116 3rd St SE
Cedar Rapids, Iowa 52401
CEDAR RAPIDS - Visitors hoping to stop by either of two restaurants in the Roosevelt building Thursday would have been greeted with locked gates, tables in dark dining rooms and posted eviction notices.
That same morning, the owner of the Roosevelt in downtown Cedar Rapids, joined by the Linn County Sheriff's Office, began removing property from two former restaurants there after the former occupants were ordered to leave.
Sherman Associates, the Minneapolis company that owns the Roosevelt, at the corner of First Avenue NE and Second Street NE, started taking inventory and removing property from spaces previously occupied by Jerseys Downtown and Harold's Chicken.
Jerseys shut its doors last month, posting on Facebook the closure was 'to ensure the safety of our employees and customers.”
'We are actively working to bring a swift resolution of the situation that has prompted this closure and hope to reopen soon,” the Feb. 18 post reads.
Sherman Associates claims in court records, though, that Jerseys did not pay its rent and sublet part of its space to Harold's without consent. The building owner also claims Jerseys kept Harold's rent for itself and failed to maintain a crime-free environment.
Under its lease with Sherman, Jerseys was supposed to pay between $91,000 and $107,000 a year for 10 years to occupy the downtown space. Jerseys also had to operate as a restaurant at least seven days a week.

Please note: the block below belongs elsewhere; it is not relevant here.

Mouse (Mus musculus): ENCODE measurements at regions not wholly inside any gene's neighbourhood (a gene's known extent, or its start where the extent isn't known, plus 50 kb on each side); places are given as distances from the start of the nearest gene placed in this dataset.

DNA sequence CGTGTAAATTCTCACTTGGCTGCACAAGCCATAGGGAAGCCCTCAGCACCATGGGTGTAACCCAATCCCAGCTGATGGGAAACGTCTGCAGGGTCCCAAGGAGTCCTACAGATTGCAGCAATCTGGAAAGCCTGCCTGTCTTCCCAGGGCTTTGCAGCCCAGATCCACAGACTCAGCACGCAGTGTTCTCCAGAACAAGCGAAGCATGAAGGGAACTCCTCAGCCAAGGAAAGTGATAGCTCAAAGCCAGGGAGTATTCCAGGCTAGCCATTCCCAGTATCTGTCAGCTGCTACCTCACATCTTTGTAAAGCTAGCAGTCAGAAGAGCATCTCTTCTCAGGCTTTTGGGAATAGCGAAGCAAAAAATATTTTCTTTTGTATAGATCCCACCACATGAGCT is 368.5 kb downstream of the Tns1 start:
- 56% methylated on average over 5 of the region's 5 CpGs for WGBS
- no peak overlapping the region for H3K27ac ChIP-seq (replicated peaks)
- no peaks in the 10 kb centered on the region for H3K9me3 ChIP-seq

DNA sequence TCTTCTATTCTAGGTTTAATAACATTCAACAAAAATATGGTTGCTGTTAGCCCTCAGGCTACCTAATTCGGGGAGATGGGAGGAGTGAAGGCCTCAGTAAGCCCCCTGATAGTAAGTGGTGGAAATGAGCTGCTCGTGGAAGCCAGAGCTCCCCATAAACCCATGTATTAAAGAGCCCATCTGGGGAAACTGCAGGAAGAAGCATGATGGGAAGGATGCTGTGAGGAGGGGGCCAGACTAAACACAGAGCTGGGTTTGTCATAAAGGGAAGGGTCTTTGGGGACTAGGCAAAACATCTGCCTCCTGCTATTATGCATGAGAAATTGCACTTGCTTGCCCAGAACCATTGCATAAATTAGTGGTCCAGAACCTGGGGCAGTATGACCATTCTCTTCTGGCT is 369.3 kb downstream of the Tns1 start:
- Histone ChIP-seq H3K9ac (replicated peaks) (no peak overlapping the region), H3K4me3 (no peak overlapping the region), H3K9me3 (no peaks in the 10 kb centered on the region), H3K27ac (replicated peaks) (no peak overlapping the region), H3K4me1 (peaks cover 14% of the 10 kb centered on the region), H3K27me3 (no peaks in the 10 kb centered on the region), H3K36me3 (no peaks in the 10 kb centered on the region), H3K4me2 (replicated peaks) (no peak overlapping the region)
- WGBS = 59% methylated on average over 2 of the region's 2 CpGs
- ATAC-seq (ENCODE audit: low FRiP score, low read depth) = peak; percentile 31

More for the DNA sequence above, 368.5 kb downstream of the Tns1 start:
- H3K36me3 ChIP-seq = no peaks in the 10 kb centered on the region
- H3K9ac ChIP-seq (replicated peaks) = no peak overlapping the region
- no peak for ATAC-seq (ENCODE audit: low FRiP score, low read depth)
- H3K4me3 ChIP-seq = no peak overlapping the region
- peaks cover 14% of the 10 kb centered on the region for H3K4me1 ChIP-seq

In addition to violating its lease terms, Sherman claims in the court filing, Jerseys owes Sherman $69,337.64 in unpaid rent, late fees and interest. The building owner is seeking more than $466,000 to cover the rent for the remainder of its 10-year lease term, according to filings.
Sherman also had filed claims against Harold's, but later dismissed them.
Management for the downtown restaurants could not be reached for comment Thursday.
Valerie Doleman, a Sherman Associates spokeswoman, said she could not comment on the dispute with Jerseys. The Roosevelt space will be for lease, she said, once current property is removed.
Harold's Chicken opened in September 2016, while Jersey's downtown opened in 2012 and maintains a second location on C Avenue SW.
The city deemed both Harold's and Jersey's as nuisance properties in February after enough disturbances that resulted in police calls had occurred.
If a property is deemed as a 'nuisance” by the city and the owner or tenant fails to stop the cause, future nuisance calls can result in the properties being charged $94 an hour, per officer, said Safe-CR program manager Amanda Grieder. Safe-CR is a city program.
The city does not classify calls such as for shootings, in which properties or tenants are victims, as 'nuisance calls,” Grieder said.
Call logs show the Cedar Rapids Police Department dedicated more than 140 hours responding to calls for service at both Harold's and Jersey's between December 2016 and Feb. 20, 2017. Not all calls were logged as nuisance or disturbance issues, as police officers often conduct checks on bars or restaurants, noted Greg Buelow, the public safety spokesman for Cedar Rapids.
Many of the calls do involve nuisance violations, however, including on Feb. 9 when employees from both restaurants argued over the use of a shared kitchen. Another call, just seven days later, involved an employee dispute over a locked door.
'There were disorderly conduct issues between the two businesses,” Grieder said. 'They were all pretty minor infractions, but they do add up.”
Grieder said none of the nuisance calls resulted in personal injury or property damage.
Gazette reporter Lee Hermiston contributed to this story.
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